Washington (Oct. 3)
Two American clergymen who studied conditions in Germany and Austria this summer as guests of the U.S. Army have issued reports highly critical of Jewish displaced persons. The reports are part of four released by the Department of the Army. They are the first received from a group of 14 clergymen–Protestant, Catholic and Jewish–who studied conditions between the end of June and the end of July.
Dr. Alfred Carpenter, director of the chaplains commission of the Southern Baptist Convention, writes that there was more restlessness and idleness in the camps for displaced Jews than in the installations housing persons of Baltic origin, who, Dr. Carpenter says, would be “desirable neighbors in the U.S.” He calls for a “no work -no eat” policy.
The refusal of the Jewish DP’s to perform any work that would aid the German economy is also condemned by Dr. Harold J. Ockenga, pastor of the Park Street Church in Boston, who writes that it is “a mistake to allow the Jewish displaced persons to exist in idleness.” Dr. Ockenga says that many DP’s who were compelled to live by their wits during periods of persecution still do so, adding that this is “especially true of the Jewish camps, which seem to be the center of black market operations.” He also was “particularly impressed” by the Balts.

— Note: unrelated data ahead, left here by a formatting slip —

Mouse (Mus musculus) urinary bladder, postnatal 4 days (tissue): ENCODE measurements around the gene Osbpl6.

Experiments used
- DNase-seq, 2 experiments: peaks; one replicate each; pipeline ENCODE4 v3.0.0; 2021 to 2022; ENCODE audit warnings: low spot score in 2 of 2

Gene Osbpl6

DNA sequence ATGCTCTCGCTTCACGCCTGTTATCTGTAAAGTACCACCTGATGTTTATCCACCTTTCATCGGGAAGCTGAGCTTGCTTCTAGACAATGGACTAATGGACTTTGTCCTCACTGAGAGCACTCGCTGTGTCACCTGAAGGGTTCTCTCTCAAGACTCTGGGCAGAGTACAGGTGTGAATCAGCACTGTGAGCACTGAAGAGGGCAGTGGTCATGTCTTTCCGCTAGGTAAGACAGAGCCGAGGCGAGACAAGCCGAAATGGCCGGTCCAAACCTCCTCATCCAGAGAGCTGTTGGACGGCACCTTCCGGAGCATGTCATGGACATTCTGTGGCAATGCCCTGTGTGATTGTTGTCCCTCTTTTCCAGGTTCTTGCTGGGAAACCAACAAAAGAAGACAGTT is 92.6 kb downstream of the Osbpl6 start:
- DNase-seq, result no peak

Dr. George Pitt Beers, executive secretary of the American Baptist Home Mission Society, in his report urged passage of the Stratton Bill, which would authorize the admission into the U.S. of 400,000 DP’s over a period of four years. He cautioned, however, that great care should be taken not to favor “certain groups, religious or otherwise, at the expense of other groups, just as worthy.”
The fourth report, written by Dr. W.O.H. Garmn, director of civil affairs of the American Council of Christian Churches, complained that Catholics were receiving preference over Protestants in securing U.S. visas.